Cyber Security Weekly Briefing, 18 – 24 February

Telefónica Tech    24 February, 2023

Fortinet fixes critical vulnerabilities in FortiNAC and FortiWeb

Fortinet has issued a security advisory fixing two critical vulnerabilities affecting its FortiNAC and FortiWeb products.

The security flaws have been registered as CVE-2022-39952, with a CVSSv3 of 9.8, which affects FortiNAC and could allow an unauthenticated attacker to execute unauthorised code or commands via a specially crafted HTTP request.

The other vulnerability, identified as CVE-2021-42756, has a CVSSv3 of 9.3, affects FortiWeb and its exploitation could allow an unauthenticated remote attacker to perform arbitrary code execution via specially crafted HTTP requests.

Fortinet recommends that affected users upgrade FortiNAC to versions 9.4.1, 9.2.6, 9.1.8, and 7.2.0 on the one hand, and upgrade FortiWeb to 7.0.0, 6.3.17, 6.2.7, 6.1.3, and 6.0.8 or later on the other hand.

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Access credentials of two major data centre operators exposed

The Resecurity team has published an investigation into the sale of login credentials of two data centre operators in Asia, namely GDS Holdings Ltd. (China) and ST Telemedia Global Data Centres (Singapore).

The security incidents, which have yet to be clarified, took place in 2021, but only became public knowledge on 20 February, when the stolen data was published on an underground forum. Among the exfiltrated data are credentials, emails, phone numbers or ID card references, with an estimated compromise of more than 3,000 records in total.

Indirectly, large global corporations that used these data centres have also been compromised, with logins of companies such as Apple, BMW, Amazon, Walmart, Alibaba, Microsoft and Ford Motor, among others, being exposed.

It should be noted that both data centres forced their customers to change their passwords last January, although Resecurity has confirmed several attempts to access different customer portals.

Finally, it should be noted that researchers have also been unable to attribute these attacks to any particular group.

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Fake ChatGPT applications used to distribute malware

Kaspersky researchers are warning of a fake Windows desktop version of ChatGPT being used to distribute malware.

The authors of this campaign, taking advantage of the growing popularity of the OpenAI chatbot, are reportedly using social media accounts to advertise the platform and include a link to the supposed download site.

Some of the profiles identified by Kaspersky also offered trial accounts to increase the interest of potential victims. Once the download is complete, an error message is displayed warning of a problem with the installation, while in reality a Trojan with infostealer capabilities has been downloaded and named “Fobo”.

Cyble’s intelligence team has also investigated the same campaign distributing other malware families such as the Lumma and Aurora stealers. Security researcher Dominic Alvieri has also published about other cases of campaigns distributing the RedLine stealer.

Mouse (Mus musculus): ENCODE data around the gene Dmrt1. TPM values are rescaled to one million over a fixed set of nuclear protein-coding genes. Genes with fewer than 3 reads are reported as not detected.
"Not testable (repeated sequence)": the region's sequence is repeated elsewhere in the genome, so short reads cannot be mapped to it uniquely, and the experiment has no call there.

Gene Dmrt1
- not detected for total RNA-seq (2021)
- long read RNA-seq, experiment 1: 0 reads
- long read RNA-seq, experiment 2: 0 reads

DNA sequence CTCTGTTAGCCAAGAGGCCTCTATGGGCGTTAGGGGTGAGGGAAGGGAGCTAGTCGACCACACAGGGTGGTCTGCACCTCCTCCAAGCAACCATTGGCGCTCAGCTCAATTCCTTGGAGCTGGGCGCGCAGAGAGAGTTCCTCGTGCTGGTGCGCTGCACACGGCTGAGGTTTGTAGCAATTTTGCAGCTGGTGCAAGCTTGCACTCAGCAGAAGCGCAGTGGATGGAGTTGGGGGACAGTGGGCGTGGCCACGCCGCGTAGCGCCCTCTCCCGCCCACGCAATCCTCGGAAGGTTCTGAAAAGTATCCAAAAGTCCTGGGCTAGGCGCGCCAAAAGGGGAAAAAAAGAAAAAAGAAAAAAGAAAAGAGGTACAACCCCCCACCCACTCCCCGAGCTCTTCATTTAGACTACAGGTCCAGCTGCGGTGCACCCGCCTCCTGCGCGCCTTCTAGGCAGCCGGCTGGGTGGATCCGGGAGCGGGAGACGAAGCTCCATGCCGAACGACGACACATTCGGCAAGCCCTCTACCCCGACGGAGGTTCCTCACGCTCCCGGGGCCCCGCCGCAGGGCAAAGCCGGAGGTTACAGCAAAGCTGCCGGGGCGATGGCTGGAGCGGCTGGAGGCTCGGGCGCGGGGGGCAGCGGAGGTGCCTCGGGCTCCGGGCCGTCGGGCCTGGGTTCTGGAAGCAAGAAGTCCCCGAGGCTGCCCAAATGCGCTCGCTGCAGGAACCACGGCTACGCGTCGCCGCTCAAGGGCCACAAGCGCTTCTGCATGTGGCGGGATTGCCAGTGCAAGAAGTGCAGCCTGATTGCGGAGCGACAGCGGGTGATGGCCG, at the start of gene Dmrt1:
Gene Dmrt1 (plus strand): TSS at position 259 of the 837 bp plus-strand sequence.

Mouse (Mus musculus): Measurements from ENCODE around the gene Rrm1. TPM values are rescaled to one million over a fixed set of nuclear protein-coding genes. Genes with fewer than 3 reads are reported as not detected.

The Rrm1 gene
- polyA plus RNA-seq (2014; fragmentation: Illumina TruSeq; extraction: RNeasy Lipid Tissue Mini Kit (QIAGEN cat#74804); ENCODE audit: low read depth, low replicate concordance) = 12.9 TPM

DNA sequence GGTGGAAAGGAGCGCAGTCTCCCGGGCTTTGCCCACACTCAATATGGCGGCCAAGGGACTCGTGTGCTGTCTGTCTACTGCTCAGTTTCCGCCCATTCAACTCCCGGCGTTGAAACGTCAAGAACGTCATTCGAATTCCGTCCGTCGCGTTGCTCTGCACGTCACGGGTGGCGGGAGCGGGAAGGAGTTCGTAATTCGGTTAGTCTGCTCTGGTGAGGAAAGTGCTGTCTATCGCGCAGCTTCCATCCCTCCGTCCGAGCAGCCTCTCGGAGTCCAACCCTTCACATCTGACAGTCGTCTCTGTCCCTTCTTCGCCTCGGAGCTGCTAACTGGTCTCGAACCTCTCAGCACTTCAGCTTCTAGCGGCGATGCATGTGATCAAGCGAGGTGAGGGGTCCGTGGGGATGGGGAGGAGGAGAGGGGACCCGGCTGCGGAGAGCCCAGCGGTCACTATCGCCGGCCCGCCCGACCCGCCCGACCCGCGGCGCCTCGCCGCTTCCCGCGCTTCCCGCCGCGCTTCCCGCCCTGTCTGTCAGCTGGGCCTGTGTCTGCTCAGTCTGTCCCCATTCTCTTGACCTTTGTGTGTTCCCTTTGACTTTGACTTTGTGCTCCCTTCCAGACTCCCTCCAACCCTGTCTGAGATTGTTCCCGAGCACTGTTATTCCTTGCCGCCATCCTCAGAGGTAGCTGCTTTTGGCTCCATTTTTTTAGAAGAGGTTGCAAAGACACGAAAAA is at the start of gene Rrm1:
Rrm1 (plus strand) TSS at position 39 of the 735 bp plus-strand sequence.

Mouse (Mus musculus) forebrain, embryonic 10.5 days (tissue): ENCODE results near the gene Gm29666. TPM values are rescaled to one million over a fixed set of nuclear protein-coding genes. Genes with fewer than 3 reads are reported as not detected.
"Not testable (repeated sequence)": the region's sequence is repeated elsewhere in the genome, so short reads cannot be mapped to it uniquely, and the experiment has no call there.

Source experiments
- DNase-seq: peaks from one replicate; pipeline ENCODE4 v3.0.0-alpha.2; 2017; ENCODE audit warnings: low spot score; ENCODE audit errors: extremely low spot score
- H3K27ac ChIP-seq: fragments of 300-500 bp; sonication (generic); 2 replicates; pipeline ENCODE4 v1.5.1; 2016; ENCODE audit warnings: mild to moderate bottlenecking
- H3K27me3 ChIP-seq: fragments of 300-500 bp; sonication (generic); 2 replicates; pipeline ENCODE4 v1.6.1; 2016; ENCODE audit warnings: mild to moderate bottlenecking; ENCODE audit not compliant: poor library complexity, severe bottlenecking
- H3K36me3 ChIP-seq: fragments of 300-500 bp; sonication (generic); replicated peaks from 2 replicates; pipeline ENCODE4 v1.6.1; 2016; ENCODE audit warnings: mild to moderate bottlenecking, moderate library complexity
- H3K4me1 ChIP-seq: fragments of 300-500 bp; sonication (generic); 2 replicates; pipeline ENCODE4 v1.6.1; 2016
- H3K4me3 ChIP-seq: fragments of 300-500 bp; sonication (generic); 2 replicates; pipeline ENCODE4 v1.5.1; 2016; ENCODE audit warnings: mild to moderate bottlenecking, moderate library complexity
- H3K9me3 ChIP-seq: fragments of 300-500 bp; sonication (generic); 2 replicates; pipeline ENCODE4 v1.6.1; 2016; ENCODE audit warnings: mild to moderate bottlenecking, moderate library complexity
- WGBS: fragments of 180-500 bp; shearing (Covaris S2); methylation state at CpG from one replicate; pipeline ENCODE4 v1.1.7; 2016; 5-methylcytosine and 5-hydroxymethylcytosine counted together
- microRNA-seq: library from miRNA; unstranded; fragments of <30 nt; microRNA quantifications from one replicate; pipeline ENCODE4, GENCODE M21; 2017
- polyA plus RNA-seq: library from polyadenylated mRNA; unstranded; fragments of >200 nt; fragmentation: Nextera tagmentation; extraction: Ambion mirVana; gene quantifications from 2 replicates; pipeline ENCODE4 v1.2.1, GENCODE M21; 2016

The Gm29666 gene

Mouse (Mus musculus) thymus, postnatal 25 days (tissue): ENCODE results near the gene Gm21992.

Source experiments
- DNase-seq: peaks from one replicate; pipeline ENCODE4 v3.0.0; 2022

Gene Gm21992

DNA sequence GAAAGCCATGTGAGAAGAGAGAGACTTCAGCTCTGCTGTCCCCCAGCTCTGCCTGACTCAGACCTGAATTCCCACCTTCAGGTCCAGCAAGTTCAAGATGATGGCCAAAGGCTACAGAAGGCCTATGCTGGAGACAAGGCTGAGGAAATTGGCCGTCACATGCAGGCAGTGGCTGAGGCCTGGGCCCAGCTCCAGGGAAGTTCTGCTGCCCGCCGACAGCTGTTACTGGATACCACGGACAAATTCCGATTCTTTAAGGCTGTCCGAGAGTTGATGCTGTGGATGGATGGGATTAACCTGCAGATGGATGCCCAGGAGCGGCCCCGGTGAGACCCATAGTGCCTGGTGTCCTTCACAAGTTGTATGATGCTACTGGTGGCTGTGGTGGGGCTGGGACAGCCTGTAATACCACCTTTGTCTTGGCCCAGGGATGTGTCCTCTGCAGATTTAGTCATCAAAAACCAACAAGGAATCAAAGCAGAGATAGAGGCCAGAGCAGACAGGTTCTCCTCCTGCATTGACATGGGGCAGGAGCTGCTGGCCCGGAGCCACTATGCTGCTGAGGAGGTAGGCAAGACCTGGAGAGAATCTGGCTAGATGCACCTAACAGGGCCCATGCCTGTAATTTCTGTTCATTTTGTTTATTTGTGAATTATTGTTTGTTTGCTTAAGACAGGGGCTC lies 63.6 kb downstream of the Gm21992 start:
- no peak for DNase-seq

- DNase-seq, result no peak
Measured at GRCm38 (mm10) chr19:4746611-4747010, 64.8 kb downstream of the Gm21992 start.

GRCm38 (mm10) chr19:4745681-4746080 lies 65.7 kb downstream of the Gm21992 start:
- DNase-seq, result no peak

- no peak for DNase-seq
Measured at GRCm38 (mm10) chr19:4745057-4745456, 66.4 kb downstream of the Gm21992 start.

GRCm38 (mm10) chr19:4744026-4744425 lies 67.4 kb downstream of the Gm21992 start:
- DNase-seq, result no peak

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​Vulnerabilities in VMware products

VMware has issued two security advisories warning of two critical vulnerabilities affecting several of the company’s products:

  1. The most critical security flaw has been reported as CVE-2023-20858, with a CVSSv3 of 9.1 according to the vendor, which affects Carbon Black App Control.
    • Exploiting this vulnerability could allow a malicious actor to use a specially crafted entry in the App Control management console to gain access to the server’s operating system.
  2. Another vulnerability has been published as CVE-2023-20855, with a CVSSv3 of 8.8 according to the vendor, which impacts vRealize Orchestrator, vRealize Automation and Cloud Foundation products.
    • In this case, a malicious actor could use specially crafted entries to bypass XML parsing restrictions that terminate access to sensitive information or allow privilege escalation on affected systems.

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Phishing campaign via PayPal

Avanan researchers have reported a new phishing campaign sent from the PayPal platform.

The malicious actors are taking advantage of the ease of creating free PayPal accounts, which offer the ability to create and send invoices to multiple recipients at once. In this way, the messages received by the victims come directly from the PayPal domain, circumventing possible security detections.

In the detected campaign, several messages have been observed in which victims are told that their account has been debited, and that in case it has not been authorised, they should call a telephone number.

This phone number is not associated with PayPal, and by calling it the attackers get the victims’ phone number and other personal details, which can be used in future attacks.

Due to the difficulty of implementing security measures to block these emails, researchers recommend searching for the phone number on the Internet in order to see whether or not it is related to PayPal.

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